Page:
Laura Birek: So it’s kind of a thing and the premise is that it’s this filthy rich family that loses all their money because one of their investors or something embezzled or something. Anyway, it doesn’t really matter. But the point is that they lose all their money and they have to take refuge in this town that they bought as a joke like years before. They bought it because they thought it was funny because it was called Schitt’s Creek and so I have to say the first season was not my favorite, but everyone had said such great things about it that I stuck with it and about midway through season two, it really warmed up. I warmed up to it. But the show itself, the characters just got way more likable. They started really having goals that were outside of getting out of this crap town and it just really, really grew on me and now I’m obsessed with it and it’s so great. The reason it’s my BFP for the show is not just that it’s a really fantastic show, it’s that they’re short episodes. So they’re like 22 minutes long or whatever. You’re tired after the end of a long day and you want to watch something funny that’s not going to tax your brain. So Schitt’s Creek is my answer and there was an episode I watched recently. We’re almost done with season five and I think season six is about to come out, but I just watched season five, episode five where Johnny and Moira, who are the parents, the patriarch and matriarch of the Rose family and they got stuck babysitting an eight month old. I said that it was going to be my New Year’s resolution to speak more like Moira Rose. She’s this actress in the show that the actress plays an actress, but it’s like very old theater actress talks, has just a very fun, special way of talking. I’m going to play a little clip from this scene where they’re babysitting.

Moira Schitt’s Creek: Well, I’m off.

Johnny Schitt’s Creek: All right. Have fun, sweetheart.

Moira Schitt’s Creek: You do realize the baby is crying.

Johnny Schitt’s Creek: I do. Yes.

Moira Schitt’s Creek: Isn’t it scheduled to be dormant by now?

Johnny Schitt’s Creek: I’ll figure it out, Moira.

Moira Schitt’s Creek: You have the binder.

Johnny Schitt’s Creek: Yes, oh, I think I just found the issue. It might be in the diaper.

Moira Schitt’s Creek: Oh, it was the baby. I’m so relieved.

Johnny Schitt’s Creek: Yeah, I think they left extra diapers. They assumed we’d take care of it. You want to grab the rubber gloves?

Moira Schitt’s Creek: Tom Ford? John, no. They wouldn’t fit you anyway.

Johnny Schitt’s Creek: The cleaning gloves under the sink.

Moira Schitt’s Creek: It’s saying here that you should wipe counterclockwise direction. Flip it. If you can flip it.

Johnny Schitt’s Creek: The baby?

Moira Schitt’s Creek: Doesn’t say.

Laura Birek: So good.

Shanna Micko: That’s so funny.

Laura Birek: “It was the baby.” I love the, like, “Wasn’t it scheduled to be dormant by now?” So now all day whenever Corey’s home, I’ll be like, is it the baby?

Shanna Micko: She’s so good. I love that actress. Catherine O’Hara, right?

Laura Birek: So good. Catherine O’Hara, yeah. She’s so good in this show. Shanna, you said that you weren’t able to get into the show, right?

Shanna Micko: Yeah, I have tried several times because I keep hearing good things about it and it has just not clicked for me. I wasn’t into the characters, did not find it funny. 

But maybe the second season would be better for me. I don’t know.

Laura Birek: Maybe. It’s not that necessary to watch the first season. You’ll understand what’s going on. Jump in the middle of the second season. See if you like it better.

Shanna Micko: I think I might need to do that because yeah, everyone I respect keep saying it’s really good and funny and I love a short television program that’s funny. That’s all I really want to watch these days. That and some reality baking shows. That’s it. So I can definitely add that to my repertoire.

Laura Birek: I recommend it. Just jump into the middle of the second season. You’ll figure it out. You’ll understand and the characters just are richer and it’s funnier. I feel like it’s sort of the first season of the Office or, oh gosh, you know what it’s like? The first season of Parks and Rec.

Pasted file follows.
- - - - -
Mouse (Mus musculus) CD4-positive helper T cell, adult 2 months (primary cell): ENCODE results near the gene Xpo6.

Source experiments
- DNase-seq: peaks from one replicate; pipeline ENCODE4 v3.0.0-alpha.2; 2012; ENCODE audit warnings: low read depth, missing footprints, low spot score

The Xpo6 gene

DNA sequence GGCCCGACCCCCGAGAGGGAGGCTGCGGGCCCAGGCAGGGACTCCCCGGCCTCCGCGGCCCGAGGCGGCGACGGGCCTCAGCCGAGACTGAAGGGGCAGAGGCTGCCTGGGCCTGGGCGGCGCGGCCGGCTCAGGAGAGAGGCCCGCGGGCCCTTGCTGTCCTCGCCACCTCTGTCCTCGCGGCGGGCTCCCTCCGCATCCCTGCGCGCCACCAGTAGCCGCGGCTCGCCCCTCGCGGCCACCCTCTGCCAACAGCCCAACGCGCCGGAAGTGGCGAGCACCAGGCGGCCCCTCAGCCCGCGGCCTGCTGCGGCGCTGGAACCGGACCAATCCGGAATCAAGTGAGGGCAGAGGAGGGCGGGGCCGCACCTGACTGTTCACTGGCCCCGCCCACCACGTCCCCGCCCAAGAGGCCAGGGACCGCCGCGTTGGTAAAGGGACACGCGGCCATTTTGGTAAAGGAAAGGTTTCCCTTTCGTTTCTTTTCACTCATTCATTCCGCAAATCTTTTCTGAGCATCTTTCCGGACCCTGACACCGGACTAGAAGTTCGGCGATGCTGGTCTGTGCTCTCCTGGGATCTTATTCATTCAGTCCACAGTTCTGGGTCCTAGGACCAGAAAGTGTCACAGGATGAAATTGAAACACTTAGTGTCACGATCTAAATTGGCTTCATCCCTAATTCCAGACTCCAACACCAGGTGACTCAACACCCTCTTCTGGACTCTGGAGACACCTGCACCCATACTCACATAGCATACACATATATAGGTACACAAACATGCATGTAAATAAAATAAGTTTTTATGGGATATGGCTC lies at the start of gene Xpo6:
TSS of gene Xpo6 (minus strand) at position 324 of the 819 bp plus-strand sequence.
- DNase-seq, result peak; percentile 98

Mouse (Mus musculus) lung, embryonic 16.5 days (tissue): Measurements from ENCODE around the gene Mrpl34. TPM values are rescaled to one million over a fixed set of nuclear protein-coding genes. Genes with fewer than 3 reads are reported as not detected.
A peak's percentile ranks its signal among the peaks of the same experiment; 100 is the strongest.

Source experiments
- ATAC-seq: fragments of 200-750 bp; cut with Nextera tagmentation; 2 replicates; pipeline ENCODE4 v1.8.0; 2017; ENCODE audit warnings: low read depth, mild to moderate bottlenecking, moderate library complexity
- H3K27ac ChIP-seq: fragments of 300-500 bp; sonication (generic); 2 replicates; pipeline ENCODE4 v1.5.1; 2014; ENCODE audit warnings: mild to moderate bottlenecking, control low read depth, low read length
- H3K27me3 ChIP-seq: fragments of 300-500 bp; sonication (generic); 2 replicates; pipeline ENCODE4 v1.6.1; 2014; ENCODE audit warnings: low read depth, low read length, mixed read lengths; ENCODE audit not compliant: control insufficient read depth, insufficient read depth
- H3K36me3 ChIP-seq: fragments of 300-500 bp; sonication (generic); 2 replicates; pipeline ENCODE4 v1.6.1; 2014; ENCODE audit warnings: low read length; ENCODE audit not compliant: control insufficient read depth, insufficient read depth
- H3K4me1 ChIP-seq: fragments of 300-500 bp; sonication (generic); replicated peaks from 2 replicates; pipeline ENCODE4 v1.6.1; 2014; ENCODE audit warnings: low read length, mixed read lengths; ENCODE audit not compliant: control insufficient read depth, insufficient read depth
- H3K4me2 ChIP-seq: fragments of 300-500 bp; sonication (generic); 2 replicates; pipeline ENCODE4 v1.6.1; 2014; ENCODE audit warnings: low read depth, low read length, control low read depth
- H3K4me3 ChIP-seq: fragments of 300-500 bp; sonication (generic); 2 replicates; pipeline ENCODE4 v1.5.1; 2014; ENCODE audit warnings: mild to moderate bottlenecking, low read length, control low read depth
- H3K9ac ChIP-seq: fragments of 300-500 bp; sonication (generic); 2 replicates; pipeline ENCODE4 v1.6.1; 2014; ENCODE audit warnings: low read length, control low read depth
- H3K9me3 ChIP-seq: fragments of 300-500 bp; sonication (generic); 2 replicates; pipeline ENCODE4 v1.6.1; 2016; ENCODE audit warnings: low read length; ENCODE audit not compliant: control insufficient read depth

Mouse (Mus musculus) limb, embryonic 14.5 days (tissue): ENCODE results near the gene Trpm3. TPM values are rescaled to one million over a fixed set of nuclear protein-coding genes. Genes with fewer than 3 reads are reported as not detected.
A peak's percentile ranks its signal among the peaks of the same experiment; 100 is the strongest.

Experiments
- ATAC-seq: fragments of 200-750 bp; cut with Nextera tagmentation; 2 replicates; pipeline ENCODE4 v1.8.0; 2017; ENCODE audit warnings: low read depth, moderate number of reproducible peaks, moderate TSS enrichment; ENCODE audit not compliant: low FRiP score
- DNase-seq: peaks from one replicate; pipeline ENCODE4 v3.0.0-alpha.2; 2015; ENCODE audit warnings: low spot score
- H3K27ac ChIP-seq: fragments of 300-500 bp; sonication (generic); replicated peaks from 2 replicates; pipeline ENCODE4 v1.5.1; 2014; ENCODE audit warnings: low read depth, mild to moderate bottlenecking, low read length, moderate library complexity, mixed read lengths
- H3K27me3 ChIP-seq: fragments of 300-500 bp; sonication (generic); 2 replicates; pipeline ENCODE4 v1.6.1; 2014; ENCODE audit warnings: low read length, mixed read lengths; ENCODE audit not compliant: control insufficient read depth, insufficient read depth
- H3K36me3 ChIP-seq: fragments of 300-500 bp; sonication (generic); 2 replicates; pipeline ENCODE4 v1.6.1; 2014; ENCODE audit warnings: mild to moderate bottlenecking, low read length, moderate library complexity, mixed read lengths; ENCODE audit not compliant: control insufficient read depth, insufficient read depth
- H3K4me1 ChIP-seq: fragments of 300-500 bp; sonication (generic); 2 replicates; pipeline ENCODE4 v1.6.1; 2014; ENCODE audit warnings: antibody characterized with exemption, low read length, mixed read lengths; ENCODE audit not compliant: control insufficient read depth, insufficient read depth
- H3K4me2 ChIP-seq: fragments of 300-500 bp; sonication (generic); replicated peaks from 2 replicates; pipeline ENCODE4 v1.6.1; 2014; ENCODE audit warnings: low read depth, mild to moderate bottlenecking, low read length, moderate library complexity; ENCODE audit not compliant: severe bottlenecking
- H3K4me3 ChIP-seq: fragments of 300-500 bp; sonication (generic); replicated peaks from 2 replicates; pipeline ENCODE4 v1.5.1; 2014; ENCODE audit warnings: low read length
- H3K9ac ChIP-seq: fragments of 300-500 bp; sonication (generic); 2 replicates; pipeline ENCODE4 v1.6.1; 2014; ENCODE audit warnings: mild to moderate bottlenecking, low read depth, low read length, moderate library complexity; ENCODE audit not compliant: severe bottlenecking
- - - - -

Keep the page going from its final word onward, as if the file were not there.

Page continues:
Shanna Micko: Yeah, it didn’t get stride until later.

Laura Birek: Well, I think what happened was in the first season, Leslie Knope was kind of being made fun of the whole time. They sort of were treating her kind of like Michael Scott in the first season of the Office too. It was like she was the joke and she wasn’t in on it. Then at some point they realized like, oh, no. We need to champion Leslie Knope. She’s a weirdo, but she’s like our weirdo.

Shanna Micko: That made a difference.

Laura Birek: Yeah, it’s the same. It’s like instead of these characters being the joke, they’re a lot more well-rounded.

Shanna Micko: Good.

Laura Birek: I really, really, really recommend it.

Shanna Micko: Okay.

Laura Birek: So watch it with your baby.

Shanna Micko: I shall check it.

Laura Birek: Or after the baby has gone dormant.

Shanna Micko: Yes, I think that’s probably the better idea.

Laura Birek: Well, should our podcast go dormant?

Shanna Micko: Let’s go dormant. All right. I was going to say, let’s try to do this entire outro in that accent, but I just think that would be annoying. So I won’t.


Shanna Micko: Thank you guys so much for listening. We so appreciate your support and listenership. If you love the podcast, please think about rating and reviewing us on wherever you listen and share and spread the word. If you know someone who’s expecting, trying to conceive, a new parent, let them know about our show. As we mentioned before, if you have any advice for us on these things we need help with, please reach out. Or if you have any other questions or comments, we love hearing from you. Laura, where can they reach us?

Laura Birek: They can send us an electronic communication. I can’t do it. I don’t have the training.

Shanna Micko: It’s so hard.

Laura Birek: So you can send us a voicemail or an email: [email protected]. Go to our website, bigfatpositivepodcast.com, or visit us on social media at BFP Podcast. That’s Twitter, Facebook or Instagram. We also have a Facebook community group. It’s a fantastic group. It’s closed, so you have to search Big Fat Positive Community, request to join and I will add you and you can join in the great conversations we’re having in there and that’s everything.

Shanna Micko: Big Fat Positive is produced by Laura Birek, Shanna Micko and Steve Yager. Thanks for listening, everyone. Bye.

Laura Birek: Thanks for listening. Bye.